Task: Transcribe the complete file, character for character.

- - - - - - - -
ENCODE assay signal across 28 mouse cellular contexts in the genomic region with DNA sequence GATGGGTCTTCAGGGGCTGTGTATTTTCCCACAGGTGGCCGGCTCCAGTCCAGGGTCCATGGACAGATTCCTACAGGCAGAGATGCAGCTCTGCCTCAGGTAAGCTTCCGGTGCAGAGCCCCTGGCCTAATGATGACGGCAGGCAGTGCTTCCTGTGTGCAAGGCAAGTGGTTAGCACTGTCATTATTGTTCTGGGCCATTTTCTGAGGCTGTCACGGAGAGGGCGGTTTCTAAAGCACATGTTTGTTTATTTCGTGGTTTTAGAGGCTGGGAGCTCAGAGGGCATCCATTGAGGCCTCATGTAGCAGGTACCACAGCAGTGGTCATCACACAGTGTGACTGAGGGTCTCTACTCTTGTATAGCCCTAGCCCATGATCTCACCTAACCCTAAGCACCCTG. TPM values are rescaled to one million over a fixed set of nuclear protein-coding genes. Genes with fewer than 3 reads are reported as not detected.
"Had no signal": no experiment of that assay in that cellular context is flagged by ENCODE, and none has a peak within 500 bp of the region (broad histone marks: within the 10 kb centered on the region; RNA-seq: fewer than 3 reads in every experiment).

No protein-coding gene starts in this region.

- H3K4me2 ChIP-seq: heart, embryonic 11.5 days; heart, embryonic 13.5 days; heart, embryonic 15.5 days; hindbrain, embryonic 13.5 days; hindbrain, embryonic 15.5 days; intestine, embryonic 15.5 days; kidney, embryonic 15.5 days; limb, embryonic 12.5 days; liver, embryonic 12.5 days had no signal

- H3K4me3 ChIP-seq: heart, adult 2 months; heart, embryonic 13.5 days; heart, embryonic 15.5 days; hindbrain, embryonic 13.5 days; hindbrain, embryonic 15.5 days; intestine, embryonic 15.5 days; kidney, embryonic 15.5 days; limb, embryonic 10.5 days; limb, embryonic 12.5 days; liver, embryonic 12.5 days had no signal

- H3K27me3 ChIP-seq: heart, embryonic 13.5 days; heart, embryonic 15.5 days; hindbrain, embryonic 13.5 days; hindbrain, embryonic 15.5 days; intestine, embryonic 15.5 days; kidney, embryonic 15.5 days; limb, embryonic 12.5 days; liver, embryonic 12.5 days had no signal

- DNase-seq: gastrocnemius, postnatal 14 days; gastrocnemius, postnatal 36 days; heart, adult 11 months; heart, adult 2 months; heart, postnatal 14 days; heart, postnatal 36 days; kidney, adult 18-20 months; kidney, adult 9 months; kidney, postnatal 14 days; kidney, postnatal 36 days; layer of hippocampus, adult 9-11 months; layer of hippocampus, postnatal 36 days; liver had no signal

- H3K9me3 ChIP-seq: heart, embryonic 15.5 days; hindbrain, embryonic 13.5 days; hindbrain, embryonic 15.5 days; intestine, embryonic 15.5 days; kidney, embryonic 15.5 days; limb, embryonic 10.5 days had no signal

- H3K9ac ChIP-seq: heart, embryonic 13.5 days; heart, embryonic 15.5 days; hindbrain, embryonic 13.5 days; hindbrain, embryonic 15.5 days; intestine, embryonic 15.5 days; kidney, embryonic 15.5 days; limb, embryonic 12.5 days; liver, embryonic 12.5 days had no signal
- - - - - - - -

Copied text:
ENCODE assay signal across 28 mouse cellular contexts in the genomic region with DNA sequence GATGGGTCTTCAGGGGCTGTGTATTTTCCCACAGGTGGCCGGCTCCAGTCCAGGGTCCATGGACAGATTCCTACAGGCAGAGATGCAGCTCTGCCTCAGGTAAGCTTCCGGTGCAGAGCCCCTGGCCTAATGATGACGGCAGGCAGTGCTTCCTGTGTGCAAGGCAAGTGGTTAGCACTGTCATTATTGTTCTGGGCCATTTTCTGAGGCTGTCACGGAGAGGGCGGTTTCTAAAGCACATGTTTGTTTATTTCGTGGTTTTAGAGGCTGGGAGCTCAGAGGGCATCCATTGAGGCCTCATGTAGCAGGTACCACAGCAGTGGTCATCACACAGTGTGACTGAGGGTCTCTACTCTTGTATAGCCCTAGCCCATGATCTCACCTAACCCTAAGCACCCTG. TPM values are rescaled to one million over a fixed set of nuclear protein-coding genes. Genes with fewer than 3 reads are reported as not detected.
"Had no signal": no experiment of that assay in that cellular context is flagged by ENCODE, and none has a peak within 500 bp of the region (broad histone marks: within the 10 kb centered on the region; RNA-seq: fewer than 3 reads in every experiment).

No protein-coding gene starts in this region.

- H3K4me2 ChIP-seq: heart, embryonic 11.5 days; heart, embryonic 13.5 days; heart, embryonic 15.5 days; hindbrain, embryonic 13.5 days; hindbrain, embryonic 15.5 days; intestine, embryonic 15.5 days; kidney, embryonic 15.5 days; limb, embryonic 12.5 days; liver, embryonic 12.5 days had no signal

- H3K4me3 ChIP-seq: heart, adult 2 months; heart, embryonic 13.5 days; heart, embryonic 15.5 days; hindbrain, embryonic 13.5 days; hindbrain, embryonic 15.5 days; intestine, embryonic 15.5 days; kidney, embryonic 15.5 days; limb, embryonic 10.5 days; limb, embryonic 12.5 days; liver, embryonic 12.5 days had no signal

- H3K27me3 ChIP-seq: heart, embryonic 13.5 days; heart, embryonic 15.5 days; hindbrain, embryonic 13.5 days; hindbrain, embryonic 15.5 days; intestine, embryonic 15.5 days; kidney, embryonic 15.5 days; limb, embryonic 12.5 days; liver, embryonic 12.5 days had no signal

- DNase-seq: gastrocnemius, postnatal 14 days; gastrocnemius, postnatal 36 days; heart, adult 11 months; heart, adult 2 months; heart, postnatal 14 days; heart, postnatal 36 days; kidney, adult 18-20 months; kidney, adult 9 months; kidney, postnatal 14 days; kidney, postnatal 36 days; layer of hippocampus, adult 9-11 months; layer of hippocampus, postnatal 36 days; liver had no signal

- H3K9me3 ChIP-seq: heart, embryonic 15.5 days; hindbrain, embryonic 13.5 days; hindbrain, embryonic 15.5 days; intestine, embryonic 15.5 days; kidney, embryonic 15.5 days; limb, embryonic 10.5 days had no signal

- H3K9ac ChIP-seq: heart, embryonic 13.5 days; heart, embryonic 15.5 days; hindbrain, embryonic 13.5 days; hindbrain, embryonic 15.5 days; intestine, embryonic 15.5 days; kidney, embryonic 15.5 days; limb, embryonic 12.5 days; liver, embryonic 12.5 days had no signal